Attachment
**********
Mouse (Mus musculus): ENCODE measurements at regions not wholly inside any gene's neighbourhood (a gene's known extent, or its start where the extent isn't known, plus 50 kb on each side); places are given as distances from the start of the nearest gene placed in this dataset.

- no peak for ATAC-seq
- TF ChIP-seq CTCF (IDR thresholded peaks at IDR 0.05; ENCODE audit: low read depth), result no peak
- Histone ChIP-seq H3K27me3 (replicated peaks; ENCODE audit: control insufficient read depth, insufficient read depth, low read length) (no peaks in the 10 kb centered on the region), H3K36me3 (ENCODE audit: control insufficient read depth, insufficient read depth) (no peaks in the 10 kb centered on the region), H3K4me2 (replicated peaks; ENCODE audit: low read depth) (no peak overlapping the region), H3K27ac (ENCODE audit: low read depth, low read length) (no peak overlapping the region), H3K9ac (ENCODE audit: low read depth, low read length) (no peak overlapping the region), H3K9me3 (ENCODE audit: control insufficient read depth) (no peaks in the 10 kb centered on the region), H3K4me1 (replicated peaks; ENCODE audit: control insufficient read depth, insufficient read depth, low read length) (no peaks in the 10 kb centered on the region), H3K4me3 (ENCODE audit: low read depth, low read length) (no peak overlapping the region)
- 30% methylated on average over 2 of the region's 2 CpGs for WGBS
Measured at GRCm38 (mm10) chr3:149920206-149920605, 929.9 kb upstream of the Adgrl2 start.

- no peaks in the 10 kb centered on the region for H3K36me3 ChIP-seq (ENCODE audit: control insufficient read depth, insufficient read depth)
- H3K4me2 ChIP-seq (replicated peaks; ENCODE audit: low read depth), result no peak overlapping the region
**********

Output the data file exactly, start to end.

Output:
Mouse (Mus musculus): ENCODE measurements at regions not wholly inside any gene's neighbourhood (a gene's known extent, or its start where the extent isn't known, plus 50 kb on each side); places are given as distances from the start of the nearest gene placed in this dataset.

- no peak for ATAC-seq
- TF ChIP-seq CTCF (IDR thresholded peaks at IDR 0.05; ENCODE audit: low read depth), result no peak
- Histone ChIP-seq H3K27me3 (replicated peaks; ENCODE audit: control insufficient read depth, insufficient read depth, low read length) (no peaks in the 10 kb centered on the region), H3K36me3 (ENCODE audit: control insufficient read depth, insufficient read depth) (no peaks in the 10 kb centered on the region), H3K4me2 (replicated peaks; ENCODE audit: low read depth) (no peak overlapping the region), H3K27ac (ENCODE audit: low read depth, low read length) (no peak overlapping the region), H3K9ac (ENCODE audit: low read depth, low read length) (no peak overlapping the region), H3K9me3 (ENCODE audit: control insufficient read depth) (no peaks in the 10 kb centered on the region), H3K4me1 (replicated peaks; ENCODE audit: control insufficient read depth, insufficient read depth, low read length) (no peaks in the 10 kb centered on the region), H3K4me3 (ENCODE audit: low read depth, low read length) (no peak overlapping the region)
- 30% methylated on average over 2 of the region's 2 CpGs for WGBS
Measured at GRCm38 (mm10) chr3:149920206-149920605, 929.9 kb upstream of the Adgrl2 start.

- no peaks in the 10 kb centered on the region for H3K36me3 ChIP-seq (ENCODE audit: control insufficient read depth, insufficient read depth)
- H3K4me2 ChIP-seq (replicated peaks; ENCODE audit: low read depth), result no peak overlapping the region